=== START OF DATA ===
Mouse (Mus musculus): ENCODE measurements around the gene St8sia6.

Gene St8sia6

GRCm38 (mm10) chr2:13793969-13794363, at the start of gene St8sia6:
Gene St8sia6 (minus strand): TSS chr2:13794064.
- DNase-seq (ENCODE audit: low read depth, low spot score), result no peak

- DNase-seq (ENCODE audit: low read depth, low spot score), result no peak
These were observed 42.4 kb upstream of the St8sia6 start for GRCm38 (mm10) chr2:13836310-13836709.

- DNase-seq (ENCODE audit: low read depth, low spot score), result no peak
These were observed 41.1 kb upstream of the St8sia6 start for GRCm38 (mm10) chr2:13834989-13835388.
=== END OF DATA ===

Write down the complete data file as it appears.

Mouse (Mus musculus): ENCODE measurements around the gene St8sia6.

Gene St8sia6

GRCm38 (mm10) chr2:13793969-13794363, at the start of gene St8sia6:
Gene St8sia6 (minus strand): TSS chr2:13794064.
- DNase-seq (ENCODE audit: low read depth, low spot score), result no peak

- DNase-seq (ENCODE audit: low read depth, low spot score), result no peak
These were observed 42.4 kb upstream of the St8sia6 start for GRCm38 (mm10) chr2:13836310-13836709.

- DNase-seq (ENCODE audit: low read depth, low spot score), result no peak
These were observed 41.1 kb upstream of the St8sia6 start for GRCm38 (mm10) chr2:13834989-13835388.